US disappointment

In the US justice officials have said they thought the extradition request was completely supported by the facts and law.

It cannot legally appeal the Swiss decision, but the arrest warrant remains active.

“The United States believes that the rape of a 13-year-old child by an adult is a crime, and we continue to pursue justice in this case,” said State Department spokesman Philip Crowley.

In Los Angeles, District Attorney Steve Cooley said authorities would seek Polanski’s extradition again, “if he’s arrested in a cooperative jurisdiction”.

Cosandey said a new extradition request to Switzerland could in theory be filed, but would not make sense as Polanski was no longer in the country.

“He might come back to his chalet in Gstaad and probably he is safe, but of course we do not know what the US authorities will do,” he added.

The views of Los Angeles legal experts, quoted on the agencies, ranged from seeing the Swiss move as a slap in the face to those who thought Cooley’s office had left it too late to prosecute Polanski.

Cooley has accused the Swiss of exploiting a quirk of California law to set the director free. In doing so, he also says the country has rejected the American courts’ competency.

“The Swiss could not have found a smaller hook on which to hang their hat,” he said in a statement.

Isobel Leybold-Johnson and Urs Geiser,

It remains unclear where the Franco-Polish director is now staying. All indications are that he has left his chalet in Gstaad in the Bernese Oberland.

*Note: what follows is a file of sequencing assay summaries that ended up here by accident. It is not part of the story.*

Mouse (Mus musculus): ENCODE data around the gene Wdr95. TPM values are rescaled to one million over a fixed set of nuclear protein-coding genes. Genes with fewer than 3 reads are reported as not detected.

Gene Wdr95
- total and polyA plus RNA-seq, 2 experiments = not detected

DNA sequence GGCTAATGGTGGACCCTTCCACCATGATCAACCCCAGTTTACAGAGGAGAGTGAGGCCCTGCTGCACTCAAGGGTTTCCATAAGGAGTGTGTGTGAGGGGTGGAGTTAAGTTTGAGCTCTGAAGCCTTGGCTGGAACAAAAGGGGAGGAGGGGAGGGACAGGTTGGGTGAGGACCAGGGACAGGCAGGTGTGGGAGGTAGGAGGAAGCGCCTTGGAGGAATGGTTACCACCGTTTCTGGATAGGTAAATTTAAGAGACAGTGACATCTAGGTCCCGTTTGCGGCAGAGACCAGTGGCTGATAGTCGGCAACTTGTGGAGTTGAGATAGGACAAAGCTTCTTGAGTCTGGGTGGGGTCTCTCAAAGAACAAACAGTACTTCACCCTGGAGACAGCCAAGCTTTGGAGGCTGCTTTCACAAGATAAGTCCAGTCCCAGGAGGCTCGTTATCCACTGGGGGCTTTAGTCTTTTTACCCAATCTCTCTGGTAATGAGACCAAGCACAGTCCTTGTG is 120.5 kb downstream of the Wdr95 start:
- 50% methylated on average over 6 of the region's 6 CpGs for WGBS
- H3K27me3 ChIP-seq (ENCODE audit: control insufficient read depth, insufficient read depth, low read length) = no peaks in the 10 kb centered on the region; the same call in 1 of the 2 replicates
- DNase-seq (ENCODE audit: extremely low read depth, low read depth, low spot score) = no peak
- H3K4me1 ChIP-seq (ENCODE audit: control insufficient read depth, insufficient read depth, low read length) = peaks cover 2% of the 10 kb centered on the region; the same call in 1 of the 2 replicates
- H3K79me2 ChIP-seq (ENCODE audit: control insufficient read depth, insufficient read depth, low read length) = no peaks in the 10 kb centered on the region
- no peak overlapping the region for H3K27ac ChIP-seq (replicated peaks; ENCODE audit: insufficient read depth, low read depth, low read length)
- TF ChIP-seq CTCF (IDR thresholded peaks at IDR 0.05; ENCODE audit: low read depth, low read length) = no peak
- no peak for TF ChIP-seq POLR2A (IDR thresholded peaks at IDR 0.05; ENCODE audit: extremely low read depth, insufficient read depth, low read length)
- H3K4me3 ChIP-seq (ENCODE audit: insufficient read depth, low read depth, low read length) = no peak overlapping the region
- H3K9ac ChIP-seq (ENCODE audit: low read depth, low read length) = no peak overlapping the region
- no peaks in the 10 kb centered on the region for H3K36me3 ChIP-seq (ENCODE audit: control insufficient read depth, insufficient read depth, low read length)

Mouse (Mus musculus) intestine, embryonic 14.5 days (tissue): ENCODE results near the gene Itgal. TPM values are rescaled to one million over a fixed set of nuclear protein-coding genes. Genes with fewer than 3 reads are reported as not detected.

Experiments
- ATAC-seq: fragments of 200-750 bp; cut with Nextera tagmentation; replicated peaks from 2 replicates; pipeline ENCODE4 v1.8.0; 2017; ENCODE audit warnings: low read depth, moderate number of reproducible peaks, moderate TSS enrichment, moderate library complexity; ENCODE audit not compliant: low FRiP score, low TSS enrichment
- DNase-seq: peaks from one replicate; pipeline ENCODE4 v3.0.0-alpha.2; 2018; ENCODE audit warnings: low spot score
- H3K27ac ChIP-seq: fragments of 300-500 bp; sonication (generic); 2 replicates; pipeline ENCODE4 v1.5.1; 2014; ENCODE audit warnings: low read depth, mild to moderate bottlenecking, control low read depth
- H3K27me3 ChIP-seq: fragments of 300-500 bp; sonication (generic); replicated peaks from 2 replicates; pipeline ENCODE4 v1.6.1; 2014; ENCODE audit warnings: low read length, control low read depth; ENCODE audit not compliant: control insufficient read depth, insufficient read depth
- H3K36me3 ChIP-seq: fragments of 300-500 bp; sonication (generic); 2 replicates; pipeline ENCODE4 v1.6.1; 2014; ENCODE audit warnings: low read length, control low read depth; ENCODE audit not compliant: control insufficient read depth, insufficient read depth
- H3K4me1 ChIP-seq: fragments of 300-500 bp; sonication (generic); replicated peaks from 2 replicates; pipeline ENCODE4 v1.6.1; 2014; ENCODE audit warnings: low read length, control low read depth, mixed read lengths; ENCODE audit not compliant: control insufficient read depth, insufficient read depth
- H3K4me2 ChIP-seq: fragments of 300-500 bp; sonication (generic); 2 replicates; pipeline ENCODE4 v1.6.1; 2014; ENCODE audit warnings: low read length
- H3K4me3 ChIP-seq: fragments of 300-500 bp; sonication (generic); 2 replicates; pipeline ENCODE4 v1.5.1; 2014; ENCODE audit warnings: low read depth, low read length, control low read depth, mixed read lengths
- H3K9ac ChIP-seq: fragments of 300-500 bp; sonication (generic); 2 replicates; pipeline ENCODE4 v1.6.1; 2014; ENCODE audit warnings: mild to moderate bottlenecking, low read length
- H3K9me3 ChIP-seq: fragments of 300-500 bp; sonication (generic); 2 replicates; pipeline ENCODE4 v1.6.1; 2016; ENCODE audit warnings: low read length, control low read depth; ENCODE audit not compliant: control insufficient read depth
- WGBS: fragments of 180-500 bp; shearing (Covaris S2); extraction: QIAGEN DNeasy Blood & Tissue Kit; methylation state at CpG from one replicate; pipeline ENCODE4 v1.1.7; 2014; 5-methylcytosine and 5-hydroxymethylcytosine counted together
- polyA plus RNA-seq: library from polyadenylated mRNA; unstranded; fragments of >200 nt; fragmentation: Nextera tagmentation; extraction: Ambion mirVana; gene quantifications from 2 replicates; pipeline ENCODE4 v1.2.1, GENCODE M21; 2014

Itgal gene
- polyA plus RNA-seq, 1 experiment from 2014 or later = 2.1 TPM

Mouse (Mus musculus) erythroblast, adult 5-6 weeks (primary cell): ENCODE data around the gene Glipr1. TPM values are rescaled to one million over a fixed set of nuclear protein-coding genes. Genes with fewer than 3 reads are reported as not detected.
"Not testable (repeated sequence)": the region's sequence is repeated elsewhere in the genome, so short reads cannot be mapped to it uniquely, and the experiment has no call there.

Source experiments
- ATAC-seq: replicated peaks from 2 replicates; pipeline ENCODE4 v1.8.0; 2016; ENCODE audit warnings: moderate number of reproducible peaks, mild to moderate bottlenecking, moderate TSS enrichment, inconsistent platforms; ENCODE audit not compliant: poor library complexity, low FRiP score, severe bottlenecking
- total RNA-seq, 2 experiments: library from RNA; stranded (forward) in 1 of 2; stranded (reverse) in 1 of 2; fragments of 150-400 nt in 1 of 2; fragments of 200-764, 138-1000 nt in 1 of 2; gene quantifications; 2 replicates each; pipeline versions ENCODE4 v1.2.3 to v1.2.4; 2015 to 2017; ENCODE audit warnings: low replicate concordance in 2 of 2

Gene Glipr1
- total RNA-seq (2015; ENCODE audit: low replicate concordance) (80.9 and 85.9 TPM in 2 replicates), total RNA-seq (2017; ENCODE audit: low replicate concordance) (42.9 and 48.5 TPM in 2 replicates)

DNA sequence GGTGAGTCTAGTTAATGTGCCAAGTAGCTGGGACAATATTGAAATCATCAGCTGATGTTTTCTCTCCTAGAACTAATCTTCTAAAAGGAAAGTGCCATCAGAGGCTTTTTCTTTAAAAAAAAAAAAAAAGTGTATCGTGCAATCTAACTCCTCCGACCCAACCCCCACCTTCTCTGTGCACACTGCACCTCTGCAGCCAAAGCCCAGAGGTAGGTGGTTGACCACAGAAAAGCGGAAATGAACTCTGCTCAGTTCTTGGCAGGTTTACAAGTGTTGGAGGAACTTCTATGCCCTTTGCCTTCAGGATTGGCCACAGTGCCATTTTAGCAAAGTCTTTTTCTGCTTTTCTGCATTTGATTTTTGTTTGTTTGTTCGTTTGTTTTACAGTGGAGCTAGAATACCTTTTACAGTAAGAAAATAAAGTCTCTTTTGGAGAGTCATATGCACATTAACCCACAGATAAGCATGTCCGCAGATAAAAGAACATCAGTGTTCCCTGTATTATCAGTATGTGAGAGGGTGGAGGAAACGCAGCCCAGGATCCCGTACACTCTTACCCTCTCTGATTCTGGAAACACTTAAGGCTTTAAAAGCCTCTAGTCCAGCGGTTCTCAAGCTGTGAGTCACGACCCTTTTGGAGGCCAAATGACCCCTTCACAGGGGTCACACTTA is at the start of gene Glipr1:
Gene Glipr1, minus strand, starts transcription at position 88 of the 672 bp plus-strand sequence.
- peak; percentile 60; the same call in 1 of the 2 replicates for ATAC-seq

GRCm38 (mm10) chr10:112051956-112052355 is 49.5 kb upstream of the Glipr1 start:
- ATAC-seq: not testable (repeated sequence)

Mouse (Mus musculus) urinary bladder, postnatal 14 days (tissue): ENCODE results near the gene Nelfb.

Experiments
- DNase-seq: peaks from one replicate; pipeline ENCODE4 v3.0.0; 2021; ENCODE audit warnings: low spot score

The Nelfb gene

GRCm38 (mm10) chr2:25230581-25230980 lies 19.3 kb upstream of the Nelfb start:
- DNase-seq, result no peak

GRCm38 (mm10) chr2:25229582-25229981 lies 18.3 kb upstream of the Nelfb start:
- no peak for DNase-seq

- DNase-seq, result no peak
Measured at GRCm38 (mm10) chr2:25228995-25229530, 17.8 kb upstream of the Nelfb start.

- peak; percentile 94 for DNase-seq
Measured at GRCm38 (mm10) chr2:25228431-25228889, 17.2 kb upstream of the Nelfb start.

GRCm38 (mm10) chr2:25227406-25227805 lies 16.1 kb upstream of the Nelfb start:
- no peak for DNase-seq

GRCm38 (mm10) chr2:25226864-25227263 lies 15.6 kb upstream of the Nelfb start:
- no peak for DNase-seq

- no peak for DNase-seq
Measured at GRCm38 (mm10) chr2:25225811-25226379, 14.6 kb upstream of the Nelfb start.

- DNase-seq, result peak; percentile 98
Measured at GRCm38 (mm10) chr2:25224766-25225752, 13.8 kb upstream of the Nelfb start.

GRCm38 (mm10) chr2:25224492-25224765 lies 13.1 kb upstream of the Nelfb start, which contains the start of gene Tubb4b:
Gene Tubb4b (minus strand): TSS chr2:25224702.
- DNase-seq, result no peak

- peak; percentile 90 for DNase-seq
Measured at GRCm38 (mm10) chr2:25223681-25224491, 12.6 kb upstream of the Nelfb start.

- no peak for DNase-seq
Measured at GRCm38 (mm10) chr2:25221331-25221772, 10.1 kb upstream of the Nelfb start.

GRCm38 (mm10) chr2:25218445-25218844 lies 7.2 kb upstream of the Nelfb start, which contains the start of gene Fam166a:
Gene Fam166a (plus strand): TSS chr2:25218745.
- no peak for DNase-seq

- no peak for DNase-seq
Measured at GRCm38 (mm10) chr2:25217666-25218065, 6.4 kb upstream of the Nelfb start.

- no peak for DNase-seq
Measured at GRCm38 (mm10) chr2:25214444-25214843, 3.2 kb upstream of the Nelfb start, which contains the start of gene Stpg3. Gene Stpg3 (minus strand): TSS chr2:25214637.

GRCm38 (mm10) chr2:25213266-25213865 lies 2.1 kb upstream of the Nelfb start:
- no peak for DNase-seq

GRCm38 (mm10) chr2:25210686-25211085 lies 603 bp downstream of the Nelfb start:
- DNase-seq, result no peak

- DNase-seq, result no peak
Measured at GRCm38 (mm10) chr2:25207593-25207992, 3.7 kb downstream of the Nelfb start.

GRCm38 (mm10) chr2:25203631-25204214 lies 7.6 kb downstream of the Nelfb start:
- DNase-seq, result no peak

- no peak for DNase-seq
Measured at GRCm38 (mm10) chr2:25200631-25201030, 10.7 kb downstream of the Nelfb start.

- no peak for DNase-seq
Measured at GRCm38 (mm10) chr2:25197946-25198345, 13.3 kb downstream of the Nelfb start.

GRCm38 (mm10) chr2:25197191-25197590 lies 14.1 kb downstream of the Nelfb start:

He could be in France, where he has citizenship and where his family lives. France, like most other countries, does not extradite its citizens.

Polanski has had little trouble travelling throughout Europe—until last September—although he has stayed away from Britain.

There is still an arrest warrant out for Polanski, so he is effectively banned from the US.

Switzerland handles about 200 extradition requests, including five from the US, every year.

Of the total, about one in two cases are contested according to the justice ministry.

Only 5% of requests are rejected.

Mar 1977: Roman Polanski, 43, has sexual intercourse with Samantha Geimer, 13.

Apr: Polanski pleads not guilty at trial for rape then in August changes plea to guilty of statutory rape; sentenced to 3 months jail for psychiatric tests.

Jan 1978: Flees to Paris, judge then refuses to give verdict in absentia.

Aug 1994: Prosecutor refuses to dismiss case unless Polanski appears in court. Polanski had already ended the civil case by paying Geimer $225,000.

Dec 2008: Polanski lawyers call for case to be dropped over original trial’s unfairness.

Sep 26, 2009: Polanski arrested on arrival at Zurich airport.

Sep 28: Appeals against extradition request; receives wide support from film world and French politicians and intellectuals.

Oct 6: Federal Justice Office refuses to release him.

Oct 23: US formally requests extradition.

Nov 25: Swiss court agrees to house arrest in Gstaad on bail of SFr4.5 million.

Dec 4: Polanski moves to Gstaad chalet, wearing electronic surveillance bracelet.

Jan 2010: Los Angeles court rejects request for trial in absentia, a decision confirmed by appeal court in April.

July 12: Swiss justice minister announces rejection of extradition request.